Moving basement bathroom rough-in; cast iron under slab

Discussion in 'Plumbing Forum, Professional & DIY Advice' started by arkanos, Aug 15, 2021.

  1. arkanos

    arkanos New Member

    Dec 7, 2020
    I'm planning to finish our basement which includes installing a 3/4 bath. The existing rough-in is terribly placed and basically unusable for anything other than a 1/2 bath, and it would require walling in one of the 2 basement windows.

    There is an sewage ejector sump that is original to the house (1978) and, to my knowledge has never been used or even plugged in. There are 5 cast iron stubups; shower, shower vent, toilet, toilet vent, and sink (which goes on to vent). The new bathroom location will be between the existing stub ups and the ejector pump.

    I've got a few ideas/decisions to make, and was looking for insight from anyone who has approached this problem before.

    1) The ejector pump needs to be replaced since it has been sitting for 45 years. Is this something that I should hire out, or is it easily doable? I have replumbed an entire bathroom's DWV before so I'm no stranger to it, but this just seems like it could be more of a specialty thing.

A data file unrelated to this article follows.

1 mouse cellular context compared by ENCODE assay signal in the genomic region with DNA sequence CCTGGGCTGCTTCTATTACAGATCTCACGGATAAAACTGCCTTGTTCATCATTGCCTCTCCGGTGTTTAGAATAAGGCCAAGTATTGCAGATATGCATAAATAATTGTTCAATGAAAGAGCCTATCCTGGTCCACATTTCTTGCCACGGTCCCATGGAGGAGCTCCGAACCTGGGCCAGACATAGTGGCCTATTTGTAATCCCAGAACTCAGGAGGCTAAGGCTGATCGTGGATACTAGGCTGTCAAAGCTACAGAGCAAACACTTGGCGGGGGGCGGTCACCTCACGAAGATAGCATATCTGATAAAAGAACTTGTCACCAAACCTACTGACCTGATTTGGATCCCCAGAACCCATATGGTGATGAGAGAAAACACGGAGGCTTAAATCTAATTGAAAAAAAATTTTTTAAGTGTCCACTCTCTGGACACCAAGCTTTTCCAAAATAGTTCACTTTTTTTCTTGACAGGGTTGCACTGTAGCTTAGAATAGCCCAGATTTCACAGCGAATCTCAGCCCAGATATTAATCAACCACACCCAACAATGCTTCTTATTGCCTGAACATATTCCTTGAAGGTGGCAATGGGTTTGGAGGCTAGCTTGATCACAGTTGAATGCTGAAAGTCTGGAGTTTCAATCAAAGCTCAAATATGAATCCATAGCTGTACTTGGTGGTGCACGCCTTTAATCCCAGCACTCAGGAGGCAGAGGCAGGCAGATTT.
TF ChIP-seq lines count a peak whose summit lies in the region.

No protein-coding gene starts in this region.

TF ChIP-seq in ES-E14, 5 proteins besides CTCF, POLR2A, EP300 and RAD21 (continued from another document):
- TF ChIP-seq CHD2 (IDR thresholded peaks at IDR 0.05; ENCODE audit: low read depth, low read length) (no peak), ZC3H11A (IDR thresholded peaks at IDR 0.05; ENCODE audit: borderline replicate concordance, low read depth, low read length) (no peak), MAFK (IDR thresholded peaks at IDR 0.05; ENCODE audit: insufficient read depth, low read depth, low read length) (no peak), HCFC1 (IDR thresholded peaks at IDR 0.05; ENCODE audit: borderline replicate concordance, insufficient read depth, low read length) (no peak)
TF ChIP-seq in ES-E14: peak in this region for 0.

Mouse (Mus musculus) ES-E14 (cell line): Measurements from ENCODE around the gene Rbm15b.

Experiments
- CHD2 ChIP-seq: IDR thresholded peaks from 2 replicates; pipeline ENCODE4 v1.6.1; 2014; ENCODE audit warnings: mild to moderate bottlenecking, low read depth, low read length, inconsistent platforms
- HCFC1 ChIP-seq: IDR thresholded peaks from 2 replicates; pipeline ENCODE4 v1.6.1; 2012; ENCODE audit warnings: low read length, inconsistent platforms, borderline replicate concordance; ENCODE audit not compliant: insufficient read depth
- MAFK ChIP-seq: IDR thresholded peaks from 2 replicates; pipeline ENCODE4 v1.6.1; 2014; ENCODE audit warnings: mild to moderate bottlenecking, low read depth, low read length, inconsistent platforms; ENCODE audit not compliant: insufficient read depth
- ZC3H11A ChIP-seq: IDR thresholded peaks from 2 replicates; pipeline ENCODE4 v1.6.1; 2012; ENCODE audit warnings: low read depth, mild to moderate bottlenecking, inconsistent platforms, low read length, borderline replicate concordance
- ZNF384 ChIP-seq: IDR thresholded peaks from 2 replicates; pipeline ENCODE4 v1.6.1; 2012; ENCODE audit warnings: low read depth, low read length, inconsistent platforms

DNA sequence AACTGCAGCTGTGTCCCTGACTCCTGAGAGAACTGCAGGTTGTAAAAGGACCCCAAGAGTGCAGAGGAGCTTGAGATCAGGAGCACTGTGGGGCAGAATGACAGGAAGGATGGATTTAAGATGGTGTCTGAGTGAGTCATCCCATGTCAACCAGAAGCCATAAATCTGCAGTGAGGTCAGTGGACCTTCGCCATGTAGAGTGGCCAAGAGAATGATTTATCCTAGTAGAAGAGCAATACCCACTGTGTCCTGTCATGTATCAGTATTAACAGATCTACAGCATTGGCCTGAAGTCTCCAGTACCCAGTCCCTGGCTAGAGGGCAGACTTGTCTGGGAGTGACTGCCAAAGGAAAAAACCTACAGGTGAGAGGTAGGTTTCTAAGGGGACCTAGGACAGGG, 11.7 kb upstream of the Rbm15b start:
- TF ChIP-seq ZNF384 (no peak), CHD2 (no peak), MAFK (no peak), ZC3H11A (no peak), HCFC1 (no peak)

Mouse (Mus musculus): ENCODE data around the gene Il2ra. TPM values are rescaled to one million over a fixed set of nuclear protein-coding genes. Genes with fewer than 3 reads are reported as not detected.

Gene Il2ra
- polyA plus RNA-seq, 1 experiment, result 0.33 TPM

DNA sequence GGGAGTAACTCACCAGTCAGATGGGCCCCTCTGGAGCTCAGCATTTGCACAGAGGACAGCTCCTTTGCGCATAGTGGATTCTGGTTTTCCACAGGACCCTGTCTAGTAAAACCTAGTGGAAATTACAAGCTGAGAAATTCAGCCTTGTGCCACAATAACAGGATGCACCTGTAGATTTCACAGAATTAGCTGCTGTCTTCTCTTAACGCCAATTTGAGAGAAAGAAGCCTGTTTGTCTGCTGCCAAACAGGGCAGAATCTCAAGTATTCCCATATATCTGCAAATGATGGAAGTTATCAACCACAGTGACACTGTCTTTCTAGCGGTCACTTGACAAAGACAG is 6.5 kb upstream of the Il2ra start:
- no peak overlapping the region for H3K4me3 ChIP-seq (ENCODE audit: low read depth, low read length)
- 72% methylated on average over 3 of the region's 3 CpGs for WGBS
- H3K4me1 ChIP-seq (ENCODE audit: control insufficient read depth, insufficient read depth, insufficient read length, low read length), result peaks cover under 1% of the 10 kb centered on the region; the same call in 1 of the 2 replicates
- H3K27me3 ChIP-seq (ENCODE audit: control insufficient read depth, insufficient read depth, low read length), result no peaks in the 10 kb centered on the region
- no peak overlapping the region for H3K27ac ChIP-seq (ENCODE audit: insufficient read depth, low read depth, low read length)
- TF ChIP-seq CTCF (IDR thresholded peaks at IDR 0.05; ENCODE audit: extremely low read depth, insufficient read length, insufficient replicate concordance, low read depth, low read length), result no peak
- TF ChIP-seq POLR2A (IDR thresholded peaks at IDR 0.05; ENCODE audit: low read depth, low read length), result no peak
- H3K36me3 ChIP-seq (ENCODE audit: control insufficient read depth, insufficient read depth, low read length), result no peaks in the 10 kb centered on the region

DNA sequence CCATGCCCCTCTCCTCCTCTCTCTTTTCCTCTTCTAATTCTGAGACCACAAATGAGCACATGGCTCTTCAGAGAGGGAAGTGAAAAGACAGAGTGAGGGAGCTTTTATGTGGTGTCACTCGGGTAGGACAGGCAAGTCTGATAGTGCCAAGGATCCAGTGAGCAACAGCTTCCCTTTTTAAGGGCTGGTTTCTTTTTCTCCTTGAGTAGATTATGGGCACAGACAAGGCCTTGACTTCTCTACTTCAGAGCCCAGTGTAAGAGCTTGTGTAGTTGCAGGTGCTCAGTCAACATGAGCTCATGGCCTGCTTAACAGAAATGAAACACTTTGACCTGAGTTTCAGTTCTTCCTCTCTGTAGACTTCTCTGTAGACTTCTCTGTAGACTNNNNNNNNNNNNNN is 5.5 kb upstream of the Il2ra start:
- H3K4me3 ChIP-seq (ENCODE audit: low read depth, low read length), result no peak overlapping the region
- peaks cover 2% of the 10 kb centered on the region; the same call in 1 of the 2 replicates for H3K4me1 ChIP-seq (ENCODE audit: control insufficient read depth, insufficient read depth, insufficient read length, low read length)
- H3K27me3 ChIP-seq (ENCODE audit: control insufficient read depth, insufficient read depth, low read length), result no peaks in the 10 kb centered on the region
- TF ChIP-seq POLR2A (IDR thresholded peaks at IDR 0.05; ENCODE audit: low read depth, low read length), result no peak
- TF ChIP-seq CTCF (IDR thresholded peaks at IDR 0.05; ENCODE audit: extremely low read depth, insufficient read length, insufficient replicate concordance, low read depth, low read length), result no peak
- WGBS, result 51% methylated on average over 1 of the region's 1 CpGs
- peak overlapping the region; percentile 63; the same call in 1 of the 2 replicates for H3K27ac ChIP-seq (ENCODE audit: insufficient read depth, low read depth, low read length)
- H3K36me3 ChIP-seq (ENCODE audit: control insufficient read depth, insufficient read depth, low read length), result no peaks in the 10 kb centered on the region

2) I have no idea what the piping route under the slab looks like. I assume the shower and sink Y into the 4" toilet line at some point. Is there an easy way to trace the piping under the slab? Otherwise I'll basically have to cut up concrete across the pipings' potential route just to locate it.

    3) Is there a way to determine the condition of the piping? Since I planned to intercept it and splice into it with PVC, I don't want to reuse it if it's rusting or corroded somewhere else under the slab. I'm assuming that, since they basically sat unused for ~40 years, it's likely in decent condition?
  2. wwhitney

    wwhitney Well-Known Member

    Mar 17, 2019
    Berkeley, CA
    On (2) only, if you provide an accurate dimensioned floor plan showing the location of the ejector pit, all the stub ups (with sizes), and any vent rough in above, I'm sure there are people here who could make good educated guesses about what it looks like under the slab. You'd still have to cut the slab to verify, reposition, and tie-in, but it might save you some concrete breaking.

    Cheers, Wayne
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  4. Jeff H Young

    Jeff H Young In the Trades

    Feb 27, 2020
    If you were reluctant to make an educated guess on the main to the pit you could have it professionaly located. however in most cases its pretty straight foward and easy . but not nesessarily
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